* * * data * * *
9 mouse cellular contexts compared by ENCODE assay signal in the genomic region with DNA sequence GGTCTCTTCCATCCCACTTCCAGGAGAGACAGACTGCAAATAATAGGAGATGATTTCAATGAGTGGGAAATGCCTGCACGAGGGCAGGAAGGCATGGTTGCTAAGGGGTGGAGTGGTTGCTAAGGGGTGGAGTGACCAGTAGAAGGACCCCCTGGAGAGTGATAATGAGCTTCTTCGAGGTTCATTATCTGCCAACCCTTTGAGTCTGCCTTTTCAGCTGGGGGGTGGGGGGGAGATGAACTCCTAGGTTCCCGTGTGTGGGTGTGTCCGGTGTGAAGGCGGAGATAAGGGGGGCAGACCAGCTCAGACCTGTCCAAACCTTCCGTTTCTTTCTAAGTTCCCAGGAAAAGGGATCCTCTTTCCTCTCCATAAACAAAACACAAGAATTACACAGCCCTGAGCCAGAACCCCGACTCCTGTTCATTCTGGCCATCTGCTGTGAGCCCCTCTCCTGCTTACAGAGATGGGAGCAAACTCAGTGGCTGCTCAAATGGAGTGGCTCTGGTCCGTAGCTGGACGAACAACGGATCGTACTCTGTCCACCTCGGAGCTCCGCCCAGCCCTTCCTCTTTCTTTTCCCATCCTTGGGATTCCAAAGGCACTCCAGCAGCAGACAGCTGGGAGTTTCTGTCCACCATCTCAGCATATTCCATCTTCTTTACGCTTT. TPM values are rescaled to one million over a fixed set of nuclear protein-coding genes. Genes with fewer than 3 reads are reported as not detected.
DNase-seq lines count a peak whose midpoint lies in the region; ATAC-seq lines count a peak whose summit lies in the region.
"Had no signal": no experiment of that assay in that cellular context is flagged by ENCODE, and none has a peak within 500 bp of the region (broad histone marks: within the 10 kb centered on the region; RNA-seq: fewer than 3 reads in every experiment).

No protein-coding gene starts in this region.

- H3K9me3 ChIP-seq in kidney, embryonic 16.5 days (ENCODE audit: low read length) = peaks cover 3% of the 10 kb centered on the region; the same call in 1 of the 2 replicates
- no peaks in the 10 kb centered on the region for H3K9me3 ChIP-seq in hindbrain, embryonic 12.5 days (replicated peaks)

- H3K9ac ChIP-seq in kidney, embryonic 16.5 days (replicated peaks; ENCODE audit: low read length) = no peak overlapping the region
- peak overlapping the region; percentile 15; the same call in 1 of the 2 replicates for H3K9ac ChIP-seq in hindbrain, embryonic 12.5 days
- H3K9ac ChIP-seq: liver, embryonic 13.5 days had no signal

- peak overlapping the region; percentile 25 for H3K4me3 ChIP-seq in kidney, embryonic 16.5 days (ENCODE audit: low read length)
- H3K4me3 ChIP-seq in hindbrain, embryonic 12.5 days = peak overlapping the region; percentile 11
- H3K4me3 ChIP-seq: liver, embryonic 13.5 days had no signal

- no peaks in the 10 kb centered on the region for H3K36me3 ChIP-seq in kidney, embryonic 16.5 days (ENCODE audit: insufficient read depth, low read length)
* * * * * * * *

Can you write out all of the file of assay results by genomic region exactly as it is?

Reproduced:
9 mouse cellular contexts compared by ENCODE assay signal in the genomic region with DNA sequence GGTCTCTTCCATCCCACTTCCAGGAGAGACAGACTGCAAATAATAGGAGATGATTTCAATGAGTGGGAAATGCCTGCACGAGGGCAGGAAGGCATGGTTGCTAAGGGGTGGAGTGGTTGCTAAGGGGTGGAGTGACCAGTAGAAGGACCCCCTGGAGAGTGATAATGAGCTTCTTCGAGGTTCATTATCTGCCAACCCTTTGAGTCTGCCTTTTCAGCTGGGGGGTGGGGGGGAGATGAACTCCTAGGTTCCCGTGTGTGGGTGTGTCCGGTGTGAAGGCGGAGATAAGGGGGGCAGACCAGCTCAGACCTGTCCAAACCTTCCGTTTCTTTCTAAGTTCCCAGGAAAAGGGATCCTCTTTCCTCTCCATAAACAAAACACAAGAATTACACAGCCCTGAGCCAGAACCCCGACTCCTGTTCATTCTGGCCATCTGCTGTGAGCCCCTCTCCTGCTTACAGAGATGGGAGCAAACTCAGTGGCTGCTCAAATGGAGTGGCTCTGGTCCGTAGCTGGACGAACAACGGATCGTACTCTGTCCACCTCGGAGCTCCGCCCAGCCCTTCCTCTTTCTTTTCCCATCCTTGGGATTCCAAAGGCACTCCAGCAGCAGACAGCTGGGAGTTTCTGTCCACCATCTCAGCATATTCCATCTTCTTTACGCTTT. TPM values are rescaled to one million over a fixed set of nuclear protein-coding genes. Genes with fewer than 3 reads are reported as not detected.
DNase-seq lines count a peak whose midpoint lies in the region; ATAC-seq lines count a peak whose summit lies in the region.
"Had no signal": no experiment of that assay in that cellular context is flagged by ENCODE, and none has a peak within 500 bp of the region (broad histone marks: within the 10 kb centered on the region; RNA-seq: fewer than 3 reads in every experiment).

No protein-coding gene starts in this region.

- H3K9me3 ChIP-seq in kidney, embryonic 16.5 days (ENCODE audit: low read length) = peaks cover 3% of the 10 kb centered on the region; the same call in 1 of the 2 replicates
- no peaks in the 10 kb centered on the region for H3K9me3 ChIP-seq in hindbrain, embryonic 12.5 days (replicated peaks)

- H3K9ac ChIP-seq in kidney, embryonic 16.5 days (replicated peaks; ENCODE audit: low read length) = no peak overlapping the region
- peak overlapping the region; percentile 15; the same call in 1 of the 2 replicates for H3K9ac ChIP-seq in hindbrain, embryonic 12.5 days
- H3K9ac ChIP-seq: liver, embryonic 13.5 days had no signal

- peak overlapping the region; percentile 25 for H3K4me3 ChIP-seq in kidney, embryonic 16.5 days (ENCODE audit: low read length)
- H3K4me3 ChIP-seq in hindbrain, embryonic 12.5 days = peak overlapping the region; percentile 11
- H3K4me3 ChIP-seq: liver, embryonic 13.5 days had no signal

- no peaks in the 10 kb centered on the region for H3K36me3 ChIP-seq in kidney, embryonic 16.5 days (ENCODE audit: insufficient read depth, low read length)